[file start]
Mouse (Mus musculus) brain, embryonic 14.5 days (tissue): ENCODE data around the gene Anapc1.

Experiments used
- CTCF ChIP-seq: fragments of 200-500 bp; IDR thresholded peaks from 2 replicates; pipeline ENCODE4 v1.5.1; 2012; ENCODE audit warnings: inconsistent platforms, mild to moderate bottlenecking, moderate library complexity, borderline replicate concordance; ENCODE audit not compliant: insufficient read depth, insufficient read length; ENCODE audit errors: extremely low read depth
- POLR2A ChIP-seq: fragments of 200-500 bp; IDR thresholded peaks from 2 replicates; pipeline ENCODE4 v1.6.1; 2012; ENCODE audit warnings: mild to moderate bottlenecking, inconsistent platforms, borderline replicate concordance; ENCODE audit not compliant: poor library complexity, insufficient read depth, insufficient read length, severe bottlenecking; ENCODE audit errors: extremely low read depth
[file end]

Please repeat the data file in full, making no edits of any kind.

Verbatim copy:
Mouse (Mus musculus) brain, embryonic 14.5 days (tissue): ENCODE data around the gene Anapc1.

Experiments used
- CTCF ChIP-seq: fragments of 200-500 bp; IDR thresholded peaks from 2 replicates; pipeline ENCODE4 v1.5.1; 2012; ENCODE audit warnings: inconsistent platforms, mild to moderate bottlenecking, moderate library complexity, borderline replicate concordance; ENCODE audit not compliant: insufficient read depth, insufficient read length; ENCODE audit errors: extremely low read depth
- POLR2A ChIP-seq: fragments of 200-500 bp; IDR thresholded peaks from 2 replicates; pipeline ENCODE4 v1.6.1; 2012; ENCODE audit warnings: mild to moderate bottlenecking, inconsistent platforms, borderline replicate concordance; ENCODE audit not compliant: poor library complexity, insufficient read depth, insufficient read length, severe bottlenecking; ENCODE audit errors: extremely low read depth